With the Kings’ streak of losing seasons now at nine, the offseason theme in Sacramento remains the same.
Each summer since 2007, the Kings have looked to revamp their roster. The latest process began Thursday with the drafting of Kentucky big man Willie Cauley-Stein to help defensively. But more is necessary for the Kings to improve drastically after a 29-win season.
The Kings have not had a 30-win season since going 38-44 in 2007-08.
Cauley-Stein appears slated to play backup minutes in the frontcourt rather than start at power forward next to DeMarcus Cousins.
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The Kings got bigger with the 7-foot-1 Cauley-Stein, but the plan remains to play at a fast pace.
The futures of Jason Thompson and Carl Landry are uncertain. Both are under contract for two more seasons.
“We know exactly what we need,” said Vlade Divac, the Kings’ vice president of basketball and franchise operations. “We definitely need somebody who can help us defensively at the three position (small forward) because Rudy (Gay), most of the time, is going to be playing the four (power forward).”
That’s an indication Cousins will not be traded and coach George Karl will not be fired. Speculation has grown about a change because the chasm between Cousins and Karl has widened in the offseason.
The All-Star center reportedly has been put off by word that Karl had independently shopped him in trade scenarios. This could make Cousins more amenable to a trade if it means not playing for Karl.
Divac said it remains to be seen how Cauley-Stein and Cousins might complement each other, but the rookie’s defensive versatility and running ability are needed in the frontcourt.
Karl experimented with Gay at power forward as part of his plan to play with a smaller, faster lineup last season. If that’s what Karl wants at power forward, the futures of Jason Thompson and Carl Landry are uncertain. Both are under contract for two more seasons.
Thompson, who was tabbed by Karl as a backup center, and Landry, who hasn’t fit in under the coach and is recovering from wrist surgery, figure to lose playing time to Cauley-Stein.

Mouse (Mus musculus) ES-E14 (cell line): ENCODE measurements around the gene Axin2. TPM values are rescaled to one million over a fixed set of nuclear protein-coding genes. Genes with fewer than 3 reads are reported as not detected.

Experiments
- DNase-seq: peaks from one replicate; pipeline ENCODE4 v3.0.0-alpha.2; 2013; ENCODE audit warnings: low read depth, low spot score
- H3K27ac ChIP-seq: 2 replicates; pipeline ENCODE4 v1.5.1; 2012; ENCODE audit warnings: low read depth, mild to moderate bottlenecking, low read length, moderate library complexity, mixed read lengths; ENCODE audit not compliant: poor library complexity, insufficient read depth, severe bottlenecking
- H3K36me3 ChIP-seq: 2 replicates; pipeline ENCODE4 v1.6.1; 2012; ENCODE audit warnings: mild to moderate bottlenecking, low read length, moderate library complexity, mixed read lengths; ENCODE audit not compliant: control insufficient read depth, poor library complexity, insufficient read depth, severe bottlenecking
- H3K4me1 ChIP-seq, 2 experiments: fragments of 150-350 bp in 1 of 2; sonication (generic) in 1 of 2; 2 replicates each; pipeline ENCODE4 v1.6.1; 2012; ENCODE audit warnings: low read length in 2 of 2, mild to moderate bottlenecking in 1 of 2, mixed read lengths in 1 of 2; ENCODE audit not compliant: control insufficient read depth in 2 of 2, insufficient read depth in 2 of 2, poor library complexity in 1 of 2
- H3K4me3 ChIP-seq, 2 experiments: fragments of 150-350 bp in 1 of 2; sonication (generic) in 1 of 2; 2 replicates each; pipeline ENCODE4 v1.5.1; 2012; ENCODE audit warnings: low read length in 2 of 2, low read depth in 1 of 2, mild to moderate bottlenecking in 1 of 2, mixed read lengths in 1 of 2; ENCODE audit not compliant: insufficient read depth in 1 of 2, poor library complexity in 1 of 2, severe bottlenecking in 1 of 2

Either Thompson or Landry could be traded if it means bringing in a defensive-minded wing player, preferably one who can make three-pointers.
The other two players in the frontcourt rotation, Omri Casspi and Derrick Williams, will be free agents.
By selecting Cauley-Stein, the Kings passed on addressing another need: point guard. Darren Collison was last year’s big free-agent addition, but the Kings have made it clear they need another point guard.
Andre Miller, who was acquired in a trade in February and whom Karl leaned on heavily, is a free agent. He said during the season he was open to returning to Sacramento and playing for Karl.
Even if the 39-year-old Miller returns, the Kings want to add another facilitator.
“Obviously, Darren needs a little help at point guard because Coach likes to play sometimes two point guards,” Divac said.
The only other point guard under contract is Ray McCallum, but the team doesn’t think that’s enough. For the second consecutive summer, there will be a search for help at the position.
Divac will explore free agency and trades to add another point guard.
One free agent the Kings are expected to contact is Rajon Rondo. The former All-Star with Boston was banished from Dallas during the playoffs after clashing with coach Rick Carlisle.
That would seem to make adding Rondo under Karl a tricky proposition, as both, like Cousins, are strong-willed.
But Rondo might be interested in a short-term deal for a chance to rehab his image. One rumored suitor for Rondo, the Los Angeles Lakers, seems less likely after they drafted guard D’Angelo Russell on Thursday to go with All-Rookie first-team guard Jordan Clarkson.
The Kings also need depth on the wing and will consider veteran guards such as Danny Green and Wesley Matthews.